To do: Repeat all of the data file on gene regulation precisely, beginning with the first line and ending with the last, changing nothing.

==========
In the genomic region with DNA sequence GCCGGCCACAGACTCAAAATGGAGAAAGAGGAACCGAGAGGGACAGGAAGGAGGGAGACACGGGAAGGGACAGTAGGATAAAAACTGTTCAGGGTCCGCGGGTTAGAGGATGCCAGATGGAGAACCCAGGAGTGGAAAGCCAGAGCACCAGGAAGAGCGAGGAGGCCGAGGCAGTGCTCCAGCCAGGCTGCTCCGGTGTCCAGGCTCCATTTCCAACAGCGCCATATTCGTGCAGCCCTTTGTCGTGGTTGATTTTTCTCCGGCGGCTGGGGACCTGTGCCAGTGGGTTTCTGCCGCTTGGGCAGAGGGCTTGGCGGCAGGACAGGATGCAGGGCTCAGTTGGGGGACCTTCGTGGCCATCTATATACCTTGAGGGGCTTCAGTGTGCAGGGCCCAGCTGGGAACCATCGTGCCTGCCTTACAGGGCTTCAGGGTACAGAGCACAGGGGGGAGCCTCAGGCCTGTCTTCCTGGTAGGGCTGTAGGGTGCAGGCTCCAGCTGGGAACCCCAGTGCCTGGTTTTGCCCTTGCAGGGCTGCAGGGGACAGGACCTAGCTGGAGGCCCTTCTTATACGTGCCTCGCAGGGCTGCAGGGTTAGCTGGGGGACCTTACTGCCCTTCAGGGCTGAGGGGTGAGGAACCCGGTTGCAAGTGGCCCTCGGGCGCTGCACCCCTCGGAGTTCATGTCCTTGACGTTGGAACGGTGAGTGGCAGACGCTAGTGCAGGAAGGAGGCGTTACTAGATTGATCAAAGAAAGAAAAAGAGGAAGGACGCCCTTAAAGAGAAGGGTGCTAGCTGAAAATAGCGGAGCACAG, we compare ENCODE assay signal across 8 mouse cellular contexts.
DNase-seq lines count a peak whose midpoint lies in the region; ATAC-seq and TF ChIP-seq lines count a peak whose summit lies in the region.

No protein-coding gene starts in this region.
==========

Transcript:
In the genomic region with DNA sequence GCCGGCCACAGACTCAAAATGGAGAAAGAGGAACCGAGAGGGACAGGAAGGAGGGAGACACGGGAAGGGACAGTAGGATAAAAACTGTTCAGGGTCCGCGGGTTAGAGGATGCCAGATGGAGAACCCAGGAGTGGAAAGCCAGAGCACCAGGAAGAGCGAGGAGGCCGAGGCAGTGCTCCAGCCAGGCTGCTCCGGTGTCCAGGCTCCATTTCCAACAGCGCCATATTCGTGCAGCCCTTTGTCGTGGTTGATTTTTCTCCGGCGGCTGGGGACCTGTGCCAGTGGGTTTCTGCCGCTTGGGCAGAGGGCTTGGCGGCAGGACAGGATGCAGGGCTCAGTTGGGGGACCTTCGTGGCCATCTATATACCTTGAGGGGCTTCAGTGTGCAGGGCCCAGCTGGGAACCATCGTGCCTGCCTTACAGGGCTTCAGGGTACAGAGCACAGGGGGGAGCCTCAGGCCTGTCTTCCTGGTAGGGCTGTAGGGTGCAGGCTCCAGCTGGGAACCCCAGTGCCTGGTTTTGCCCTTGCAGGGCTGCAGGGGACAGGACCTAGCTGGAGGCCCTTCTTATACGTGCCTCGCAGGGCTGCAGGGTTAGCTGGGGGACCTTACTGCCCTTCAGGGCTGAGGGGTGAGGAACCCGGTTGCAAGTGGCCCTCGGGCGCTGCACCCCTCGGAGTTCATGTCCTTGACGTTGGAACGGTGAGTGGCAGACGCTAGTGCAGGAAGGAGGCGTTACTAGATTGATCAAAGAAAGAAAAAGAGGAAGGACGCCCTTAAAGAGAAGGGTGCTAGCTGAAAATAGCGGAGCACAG, we compare ENCODE assay signal across 8 mouse cellular contexts.
DNase-seq lines count a peak whose midpoint lies in the region; ATAC-seq and TF ChIP-seq lines count a peak whose summit lies in the region.

No protein-coding gene starts in this region.